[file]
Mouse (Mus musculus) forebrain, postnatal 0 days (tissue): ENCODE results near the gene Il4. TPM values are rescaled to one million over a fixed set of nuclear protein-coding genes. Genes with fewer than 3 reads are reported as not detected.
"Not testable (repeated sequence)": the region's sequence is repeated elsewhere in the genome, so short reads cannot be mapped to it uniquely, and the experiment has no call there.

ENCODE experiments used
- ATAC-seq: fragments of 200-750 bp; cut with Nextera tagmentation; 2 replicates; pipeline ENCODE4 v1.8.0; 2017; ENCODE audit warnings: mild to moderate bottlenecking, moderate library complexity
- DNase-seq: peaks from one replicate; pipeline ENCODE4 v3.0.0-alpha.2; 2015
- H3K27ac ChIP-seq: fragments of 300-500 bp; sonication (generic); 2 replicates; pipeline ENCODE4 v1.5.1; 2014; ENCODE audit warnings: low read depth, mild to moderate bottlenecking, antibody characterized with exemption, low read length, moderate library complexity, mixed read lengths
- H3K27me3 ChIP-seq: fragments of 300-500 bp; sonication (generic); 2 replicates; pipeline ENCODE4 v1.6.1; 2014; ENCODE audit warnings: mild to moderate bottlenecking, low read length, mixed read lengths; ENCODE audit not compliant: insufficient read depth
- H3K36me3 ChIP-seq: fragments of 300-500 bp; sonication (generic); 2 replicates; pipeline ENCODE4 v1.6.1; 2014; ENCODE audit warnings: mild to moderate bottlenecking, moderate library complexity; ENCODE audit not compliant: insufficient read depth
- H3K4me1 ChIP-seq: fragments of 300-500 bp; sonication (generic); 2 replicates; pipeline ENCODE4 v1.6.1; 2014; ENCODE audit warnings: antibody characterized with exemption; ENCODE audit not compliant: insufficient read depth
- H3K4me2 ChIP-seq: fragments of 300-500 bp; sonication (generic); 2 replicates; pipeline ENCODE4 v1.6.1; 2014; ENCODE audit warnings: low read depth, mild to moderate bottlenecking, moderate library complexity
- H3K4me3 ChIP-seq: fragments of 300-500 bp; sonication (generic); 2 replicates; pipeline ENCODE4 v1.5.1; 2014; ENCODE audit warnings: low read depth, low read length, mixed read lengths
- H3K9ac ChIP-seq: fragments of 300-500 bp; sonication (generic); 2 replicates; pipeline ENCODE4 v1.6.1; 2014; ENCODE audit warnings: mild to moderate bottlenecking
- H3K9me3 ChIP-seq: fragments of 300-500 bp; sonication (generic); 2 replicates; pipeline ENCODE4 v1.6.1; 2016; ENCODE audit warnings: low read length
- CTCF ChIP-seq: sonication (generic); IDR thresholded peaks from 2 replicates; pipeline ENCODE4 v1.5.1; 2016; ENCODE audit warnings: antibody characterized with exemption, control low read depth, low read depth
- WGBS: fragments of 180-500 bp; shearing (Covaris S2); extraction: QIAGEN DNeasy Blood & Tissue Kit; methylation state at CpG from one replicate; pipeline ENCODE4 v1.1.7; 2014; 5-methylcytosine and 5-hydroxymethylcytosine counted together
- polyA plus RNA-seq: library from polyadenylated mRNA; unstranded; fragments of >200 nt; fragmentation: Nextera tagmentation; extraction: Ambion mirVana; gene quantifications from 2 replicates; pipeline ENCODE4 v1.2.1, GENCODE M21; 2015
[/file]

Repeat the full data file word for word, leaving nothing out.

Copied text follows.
Mouse (Mus musculus) forebrain, postnatal 0 days (tissue): ENCODE results near the gene Il4. TPM values are rescaled to one million over a fixed set of nuclear protein-coding genes. Genes with fewer than 3 reads are reported as not detected.
"Not testable (repeated sequence)": the region's sequence is repeated elsewhere in the genome, so short reads cannot be mapped to it uniquely, and the experiment has no call there.

ENCODE experiments used
- ATAC-seq: fragments of 200-750 bp; cut with Nextera tagmentation; 2 replicates; pipeline ENCODE4 v1.8.0; 2017; ENCODE audit warnings: mild to moderate bottlenecking, moderate library complexity
- DNase-seq: peaks from one replicate; pipeline ENCODE4 v3.0.0-alpha.2; 2015
- H3K27ac ChIP-seq: fragments of 300-500 bp; sonication (generic); 2 replicates; pipeline ENCODE4 v1.5.1; 2014; ENCODE audit warnings: low read depth, mild to moderate bottlenecking, antibody characterized with exemption, low read length, moderate library complexity, mixed read lengths
- H3K27me3 ChIP-seq: fragments of 300-500 bp; sonication (generic); 2 replicates; pipeline ENCODE4 v1.6.1; 2014; ENCODE audit warnings: mild to moderate bottlenecking, low read length, mixed read lengths; ENCODE audit not compliant: insufficient read depth
- H3K36me3 ChIP-seq: fragments of 300-500 bp; sonication (generic); 2 replicates; pipeline ENCODE4 v1.6.1; 2014; ENCODE audit warnings: mild to moderate bottlenecking, moderate library complexity; ENCODE audit not compliant: insufficient read depth
- H3K4me1 ChIP-seq: fragments of 300-500 bp; sonication (generic); 2 replicates; pipeline ENCODE4 v1.6.1; 2014; ENCODE audit warnings: antibody characterized with exemption; ENCODE audit not compliant: insufficient read depth
- H3K4me2 ChIP-seq: fragments of 300-500 bp; sonication (generic); 2 replicates; pipeline ENCODE4 v1.6.1; 2014; ENCODE audit warnings: low read depth, mild to moderate bottlenecking, moderate library complexity
- H3K4me3 ChIP-seq: fragments of 300-500 bp; sonication (generic); 2 replicates; pipeline ENCODE4 v1.5.1; 2014; ENCODE audit warnings: low read depth, low read length, mixed read lengths
- H3K9ac ChIP-seq: fragments of 300-500 bp; sonication (generic); 2 replicates; pipeline ENCODE4 v1.6.1; 2014; ENCODE audit warnings: mild to moderate bottlenecking
- H3K9me3 ChIP-seq: fragments of 300-500 bp; sonication (generic); 2 replicates; pipeline ENCODE4 v1.6.1; 2016; ENCODE audit warnings: low read length
- CTCF ChIP-seq: sonication (generic); IDR thresholded peaks from 2 replicates; pipeline ENCODE4 v1.5.1; 2016; ENCODE audit warnings: antibody characterized with exemption, control low read depth, low read depth
- WGBS: fragments of 180-500 bp; shearing (Covaris S2); extraction: QIAGEN DNeasy Blood & Tissue Kit; methylation state at CpG from one replicate; pipeline ENCODE4 v1.1.7; 2014; 5-methylcytosine and 5-hydroxymethylcytosine counted together
- polyA plus RNA-seq: library from polyadenylated mRNA; unstranded; fragments of >200 nt; fragmentation: Nextera tagmentation; extraction: Ambion mirVana; gene quantifications from 2 replicates; pipeline ENCODE4 v1.2.1, GENCODE M21; 2015